There is a virus infection, known as the FBI or DOJ or ICE or CIA Moneypak ransomware, that targets computer users in the United States. The ransomware infection will claim that your computer was involved in viewing child pornography and then demands payment of a $100 or more ‘fine’ to be sent via MoneyPack (a temporary debt card). The fact that a criminal charge, as serious as child pornography would be dismissed with a mere $100 fine is laughable. There is a reason for this, the ransomware is not really from any government agency. Rather, this message is actually part of a common malware scam.
The ransomware scam will use a Winlocker, that is, a malware infection that locks down Windows, preventing you from using the infected computer. The ransomware message will claim that the a government agency has blocked your computer because of the supposed criminal activities mentioned above and threatens to prosecute and block your access to your computer permanently unless you send them money through MoneyPack. It goes on to say that you only have 72 hours to pay before they initiate legal proceedings that could lead to huge fines and possible jail time.
This intrusive message blocks the whole screen and resembles an Internet Explorer window. The ransomware message is caused by a Trojan infection that also blocks access to the Windows Task Manager, Command Prompt, Desktop and other components that could potentially help you bypass this intrusive message. Fortunately, the ransomware scam and has no relationship with any government agency.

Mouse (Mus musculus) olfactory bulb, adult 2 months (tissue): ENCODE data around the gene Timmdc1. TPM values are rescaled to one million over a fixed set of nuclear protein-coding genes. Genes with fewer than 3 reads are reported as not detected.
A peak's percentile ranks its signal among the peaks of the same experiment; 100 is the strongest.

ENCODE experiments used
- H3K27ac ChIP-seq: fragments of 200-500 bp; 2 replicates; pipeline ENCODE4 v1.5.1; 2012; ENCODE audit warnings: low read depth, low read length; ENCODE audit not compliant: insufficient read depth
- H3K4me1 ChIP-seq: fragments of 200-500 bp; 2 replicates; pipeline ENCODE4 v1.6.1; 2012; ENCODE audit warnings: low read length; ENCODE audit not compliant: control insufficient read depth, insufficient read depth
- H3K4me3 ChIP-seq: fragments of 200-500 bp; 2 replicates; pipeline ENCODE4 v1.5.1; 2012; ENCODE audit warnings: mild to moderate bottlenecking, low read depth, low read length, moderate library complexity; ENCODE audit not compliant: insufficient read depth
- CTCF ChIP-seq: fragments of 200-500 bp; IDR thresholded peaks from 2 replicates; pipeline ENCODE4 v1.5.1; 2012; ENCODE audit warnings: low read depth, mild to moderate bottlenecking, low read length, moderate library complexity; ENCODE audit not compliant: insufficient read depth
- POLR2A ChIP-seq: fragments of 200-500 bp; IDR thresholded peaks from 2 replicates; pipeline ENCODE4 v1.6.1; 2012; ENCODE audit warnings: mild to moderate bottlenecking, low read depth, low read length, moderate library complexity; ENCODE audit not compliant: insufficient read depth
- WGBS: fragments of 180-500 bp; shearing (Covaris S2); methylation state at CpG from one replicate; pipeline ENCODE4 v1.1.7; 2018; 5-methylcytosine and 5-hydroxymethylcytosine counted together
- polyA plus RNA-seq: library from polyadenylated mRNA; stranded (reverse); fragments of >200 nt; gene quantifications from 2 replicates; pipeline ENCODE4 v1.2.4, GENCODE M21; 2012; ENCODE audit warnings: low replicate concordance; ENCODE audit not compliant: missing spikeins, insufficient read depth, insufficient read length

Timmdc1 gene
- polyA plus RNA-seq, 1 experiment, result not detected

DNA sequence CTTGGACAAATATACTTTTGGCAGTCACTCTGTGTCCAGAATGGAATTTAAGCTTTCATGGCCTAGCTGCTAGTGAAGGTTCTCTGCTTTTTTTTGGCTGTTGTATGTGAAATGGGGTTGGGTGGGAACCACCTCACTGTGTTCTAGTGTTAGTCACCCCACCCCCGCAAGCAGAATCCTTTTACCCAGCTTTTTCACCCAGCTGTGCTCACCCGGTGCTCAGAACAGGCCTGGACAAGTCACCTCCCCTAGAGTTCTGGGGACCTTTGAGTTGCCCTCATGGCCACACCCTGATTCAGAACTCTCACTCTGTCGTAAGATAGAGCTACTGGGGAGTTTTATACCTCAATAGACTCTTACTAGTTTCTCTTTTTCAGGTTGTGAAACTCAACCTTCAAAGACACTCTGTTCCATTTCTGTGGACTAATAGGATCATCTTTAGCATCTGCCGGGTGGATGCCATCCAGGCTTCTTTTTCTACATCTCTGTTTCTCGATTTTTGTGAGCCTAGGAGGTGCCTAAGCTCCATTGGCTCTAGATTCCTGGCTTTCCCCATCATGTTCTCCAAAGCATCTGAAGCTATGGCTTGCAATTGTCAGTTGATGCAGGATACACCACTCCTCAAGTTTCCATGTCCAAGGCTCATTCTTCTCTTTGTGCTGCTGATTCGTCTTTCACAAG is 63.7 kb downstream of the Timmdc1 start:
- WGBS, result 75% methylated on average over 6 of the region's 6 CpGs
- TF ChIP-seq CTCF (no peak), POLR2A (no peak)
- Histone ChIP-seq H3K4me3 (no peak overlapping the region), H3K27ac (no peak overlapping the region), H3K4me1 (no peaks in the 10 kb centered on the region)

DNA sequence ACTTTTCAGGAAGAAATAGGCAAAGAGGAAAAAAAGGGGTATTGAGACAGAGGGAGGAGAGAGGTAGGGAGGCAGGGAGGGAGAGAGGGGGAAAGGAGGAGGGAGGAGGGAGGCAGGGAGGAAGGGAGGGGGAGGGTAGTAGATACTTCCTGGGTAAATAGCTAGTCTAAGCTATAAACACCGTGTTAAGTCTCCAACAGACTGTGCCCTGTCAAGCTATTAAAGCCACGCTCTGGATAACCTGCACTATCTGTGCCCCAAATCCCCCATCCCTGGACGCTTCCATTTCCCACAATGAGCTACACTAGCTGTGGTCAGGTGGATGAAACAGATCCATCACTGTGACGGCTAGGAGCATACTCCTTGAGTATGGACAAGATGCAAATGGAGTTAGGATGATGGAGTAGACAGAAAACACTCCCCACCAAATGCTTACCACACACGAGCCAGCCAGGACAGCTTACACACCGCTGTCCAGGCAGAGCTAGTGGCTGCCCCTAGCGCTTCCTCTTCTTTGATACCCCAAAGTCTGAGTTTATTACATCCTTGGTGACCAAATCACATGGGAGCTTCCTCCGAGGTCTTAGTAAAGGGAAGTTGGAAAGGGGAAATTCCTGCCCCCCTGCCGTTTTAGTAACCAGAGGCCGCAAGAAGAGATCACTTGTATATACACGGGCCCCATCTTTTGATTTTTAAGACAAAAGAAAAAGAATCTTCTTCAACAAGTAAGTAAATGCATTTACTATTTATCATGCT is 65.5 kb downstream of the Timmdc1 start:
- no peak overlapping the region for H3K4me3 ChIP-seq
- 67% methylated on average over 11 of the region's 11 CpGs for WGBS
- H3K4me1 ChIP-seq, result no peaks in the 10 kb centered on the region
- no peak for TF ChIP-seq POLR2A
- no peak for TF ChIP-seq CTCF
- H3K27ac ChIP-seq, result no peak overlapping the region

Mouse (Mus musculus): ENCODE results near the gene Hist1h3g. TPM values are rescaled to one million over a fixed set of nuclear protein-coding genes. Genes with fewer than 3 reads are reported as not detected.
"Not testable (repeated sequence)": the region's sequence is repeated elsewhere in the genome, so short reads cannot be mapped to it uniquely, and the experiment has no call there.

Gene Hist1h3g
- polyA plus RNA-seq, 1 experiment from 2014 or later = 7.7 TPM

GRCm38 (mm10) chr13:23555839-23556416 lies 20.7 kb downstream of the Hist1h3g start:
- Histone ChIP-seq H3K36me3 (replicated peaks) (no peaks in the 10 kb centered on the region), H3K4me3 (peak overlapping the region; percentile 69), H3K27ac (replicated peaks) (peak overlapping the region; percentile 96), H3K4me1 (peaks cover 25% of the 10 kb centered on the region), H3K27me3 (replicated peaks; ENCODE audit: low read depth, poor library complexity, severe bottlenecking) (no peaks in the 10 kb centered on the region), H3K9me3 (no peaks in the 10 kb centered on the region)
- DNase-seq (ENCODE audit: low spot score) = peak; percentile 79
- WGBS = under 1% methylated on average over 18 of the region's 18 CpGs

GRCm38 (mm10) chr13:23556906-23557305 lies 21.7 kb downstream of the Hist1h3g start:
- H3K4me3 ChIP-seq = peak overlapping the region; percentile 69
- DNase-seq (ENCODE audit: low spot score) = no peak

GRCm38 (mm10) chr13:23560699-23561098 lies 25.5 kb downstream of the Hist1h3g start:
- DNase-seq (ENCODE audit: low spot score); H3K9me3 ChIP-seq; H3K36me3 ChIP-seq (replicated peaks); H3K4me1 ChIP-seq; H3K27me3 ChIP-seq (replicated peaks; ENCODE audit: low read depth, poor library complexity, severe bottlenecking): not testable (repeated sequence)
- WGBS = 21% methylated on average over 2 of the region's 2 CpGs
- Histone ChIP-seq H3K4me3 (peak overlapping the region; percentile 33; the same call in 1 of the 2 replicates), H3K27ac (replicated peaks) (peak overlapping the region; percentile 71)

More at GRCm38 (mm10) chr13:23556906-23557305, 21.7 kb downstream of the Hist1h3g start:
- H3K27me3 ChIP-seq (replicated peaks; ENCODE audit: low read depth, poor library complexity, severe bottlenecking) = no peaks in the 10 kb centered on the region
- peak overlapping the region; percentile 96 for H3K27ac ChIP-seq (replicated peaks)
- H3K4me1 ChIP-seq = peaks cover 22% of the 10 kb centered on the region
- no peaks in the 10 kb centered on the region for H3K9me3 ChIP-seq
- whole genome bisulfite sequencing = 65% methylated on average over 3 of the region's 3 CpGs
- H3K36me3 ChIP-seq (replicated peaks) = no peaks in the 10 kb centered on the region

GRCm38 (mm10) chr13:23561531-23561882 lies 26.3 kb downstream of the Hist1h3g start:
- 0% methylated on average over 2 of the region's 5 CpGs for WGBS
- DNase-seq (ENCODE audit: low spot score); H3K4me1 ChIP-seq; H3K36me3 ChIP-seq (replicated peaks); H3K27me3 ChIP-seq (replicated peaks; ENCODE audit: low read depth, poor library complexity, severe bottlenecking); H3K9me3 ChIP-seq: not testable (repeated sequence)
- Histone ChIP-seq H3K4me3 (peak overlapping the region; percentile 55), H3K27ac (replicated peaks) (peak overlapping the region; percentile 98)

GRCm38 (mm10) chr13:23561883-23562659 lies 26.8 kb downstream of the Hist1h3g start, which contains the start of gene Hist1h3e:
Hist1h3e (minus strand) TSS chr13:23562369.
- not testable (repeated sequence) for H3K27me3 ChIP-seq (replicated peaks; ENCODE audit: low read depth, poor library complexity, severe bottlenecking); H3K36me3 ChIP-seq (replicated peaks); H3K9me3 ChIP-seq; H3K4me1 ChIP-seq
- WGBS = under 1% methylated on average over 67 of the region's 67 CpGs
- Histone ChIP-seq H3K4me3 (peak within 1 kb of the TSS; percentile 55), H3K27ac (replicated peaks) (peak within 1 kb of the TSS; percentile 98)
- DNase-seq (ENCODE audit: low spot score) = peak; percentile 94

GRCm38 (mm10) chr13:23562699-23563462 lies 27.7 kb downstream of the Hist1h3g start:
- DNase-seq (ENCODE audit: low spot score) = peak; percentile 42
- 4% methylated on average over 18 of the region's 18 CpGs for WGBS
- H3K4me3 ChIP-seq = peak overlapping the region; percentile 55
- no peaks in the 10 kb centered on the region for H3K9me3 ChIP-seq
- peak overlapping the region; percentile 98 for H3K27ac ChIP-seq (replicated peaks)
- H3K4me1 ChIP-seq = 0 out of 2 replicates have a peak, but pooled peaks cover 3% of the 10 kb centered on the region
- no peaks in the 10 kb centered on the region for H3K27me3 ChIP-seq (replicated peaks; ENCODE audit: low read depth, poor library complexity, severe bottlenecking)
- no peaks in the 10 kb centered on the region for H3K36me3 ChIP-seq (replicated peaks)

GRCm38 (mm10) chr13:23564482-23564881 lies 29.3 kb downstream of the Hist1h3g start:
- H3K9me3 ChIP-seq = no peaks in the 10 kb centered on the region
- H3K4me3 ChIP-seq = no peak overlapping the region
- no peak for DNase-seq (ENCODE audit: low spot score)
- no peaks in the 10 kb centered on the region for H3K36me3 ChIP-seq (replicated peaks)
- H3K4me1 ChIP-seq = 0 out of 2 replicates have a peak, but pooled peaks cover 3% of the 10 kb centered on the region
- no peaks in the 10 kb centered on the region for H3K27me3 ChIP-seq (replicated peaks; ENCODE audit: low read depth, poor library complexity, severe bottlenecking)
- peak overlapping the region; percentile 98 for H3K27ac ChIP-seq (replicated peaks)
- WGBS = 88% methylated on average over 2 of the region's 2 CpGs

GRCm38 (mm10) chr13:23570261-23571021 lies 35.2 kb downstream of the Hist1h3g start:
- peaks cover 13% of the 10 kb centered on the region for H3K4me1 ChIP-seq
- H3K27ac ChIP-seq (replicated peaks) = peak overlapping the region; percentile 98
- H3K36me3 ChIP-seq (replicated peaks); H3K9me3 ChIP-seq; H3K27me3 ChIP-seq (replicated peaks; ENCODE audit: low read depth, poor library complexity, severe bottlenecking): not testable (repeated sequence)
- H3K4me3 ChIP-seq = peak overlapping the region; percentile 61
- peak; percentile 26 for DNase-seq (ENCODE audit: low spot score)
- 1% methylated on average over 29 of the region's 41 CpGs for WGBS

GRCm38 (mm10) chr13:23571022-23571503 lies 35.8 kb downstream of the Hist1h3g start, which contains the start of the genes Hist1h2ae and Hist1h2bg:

A rootkit is an application (or set of applications), that hides its presence or presence of another application (virus, spyware, etc.) on the computer, using some of the lower layers of the operating system (API function redirection, using undocumented OS functions, etc.), which makes them almost undetectable by common anti-malware software. Please note that rootkits can be either legitimate or malicious.
Legitimate rootkits may be installed as a part of a beneficial application. Because of that, it is necessary to pay close attention to the Anti-Rootkit results. A rootkit can get to a computer using various methods. The most common way is through some Trojan horse or some suspicious email attachment. Also, surfing the web may result in the installation of a rootkit, for example when “special” plugin (pretending to be legitimate) is needed to correctly view some webpage, to launch some file, etc.
Experts suggest a complete rebuild of a system compromised by a rootkit or suspected of being compromised by a rootkit. The reason is, even if you detect files or processes associated with the rootkit, it is difficult to be 100% sure that you have in fact removed every piece of the rootkit. Peace of mind can be found by completely erasing the system and starting over.
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